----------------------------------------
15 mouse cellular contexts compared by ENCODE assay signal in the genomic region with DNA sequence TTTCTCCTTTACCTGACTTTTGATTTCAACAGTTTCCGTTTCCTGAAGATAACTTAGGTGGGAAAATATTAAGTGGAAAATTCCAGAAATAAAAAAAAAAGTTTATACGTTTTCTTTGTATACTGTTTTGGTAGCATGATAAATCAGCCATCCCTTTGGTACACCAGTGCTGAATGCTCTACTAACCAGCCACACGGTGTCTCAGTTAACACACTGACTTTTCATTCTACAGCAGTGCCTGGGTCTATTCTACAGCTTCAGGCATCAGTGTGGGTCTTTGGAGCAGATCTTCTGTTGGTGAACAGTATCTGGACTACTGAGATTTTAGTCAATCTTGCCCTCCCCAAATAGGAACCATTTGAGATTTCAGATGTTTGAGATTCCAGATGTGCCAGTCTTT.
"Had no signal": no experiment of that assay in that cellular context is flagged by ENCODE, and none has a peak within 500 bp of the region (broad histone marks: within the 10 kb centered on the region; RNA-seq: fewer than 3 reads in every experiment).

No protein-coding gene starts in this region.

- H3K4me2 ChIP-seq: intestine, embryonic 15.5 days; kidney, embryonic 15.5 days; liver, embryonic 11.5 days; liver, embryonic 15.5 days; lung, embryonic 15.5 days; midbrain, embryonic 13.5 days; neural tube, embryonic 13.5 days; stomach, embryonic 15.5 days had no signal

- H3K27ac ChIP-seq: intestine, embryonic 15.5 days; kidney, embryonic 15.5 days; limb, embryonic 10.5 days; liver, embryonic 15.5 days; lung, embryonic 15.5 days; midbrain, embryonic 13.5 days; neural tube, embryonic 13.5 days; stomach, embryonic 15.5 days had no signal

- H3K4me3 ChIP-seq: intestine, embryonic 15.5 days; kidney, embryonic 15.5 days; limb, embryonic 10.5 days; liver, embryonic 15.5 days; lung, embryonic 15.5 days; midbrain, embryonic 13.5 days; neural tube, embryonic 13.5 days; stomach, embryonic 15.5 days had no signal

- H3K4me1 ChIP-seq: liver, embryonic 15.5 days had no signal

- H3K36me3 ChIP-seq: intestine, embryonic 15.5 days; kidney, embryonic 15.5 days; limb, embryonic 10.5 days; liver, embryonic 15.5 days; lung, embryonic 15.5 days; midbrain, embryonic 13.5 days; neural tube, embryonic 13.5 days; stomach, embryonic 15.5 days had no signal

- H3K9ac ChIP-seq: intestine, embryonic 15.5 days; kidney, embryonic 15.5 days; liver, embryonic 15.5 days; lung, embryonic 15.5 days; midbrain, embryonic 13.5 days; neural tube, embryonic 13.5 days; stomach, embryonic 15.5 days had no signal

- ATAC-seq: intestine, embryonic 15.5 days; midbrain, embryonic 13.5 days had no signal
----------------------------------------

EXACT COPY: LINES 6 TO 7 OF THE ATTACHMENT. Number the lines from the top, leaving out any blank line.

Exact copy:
- H3K4me3 ChIP-seq: intestine, embryonic 15.5 days; kidney, embryonic 15.5 days; limb, embryonic 10.5 days; liver, embryonic 15.5 days; lung, embryonic 15.5 days; midbrain, embryonic 13.5 days; neural tube, embryonic 13.5 days; stomach, embryonic 15.5 days had no signal

- H3K4me1 ChIP-seq: liver, embryonic 15.5 days had no signal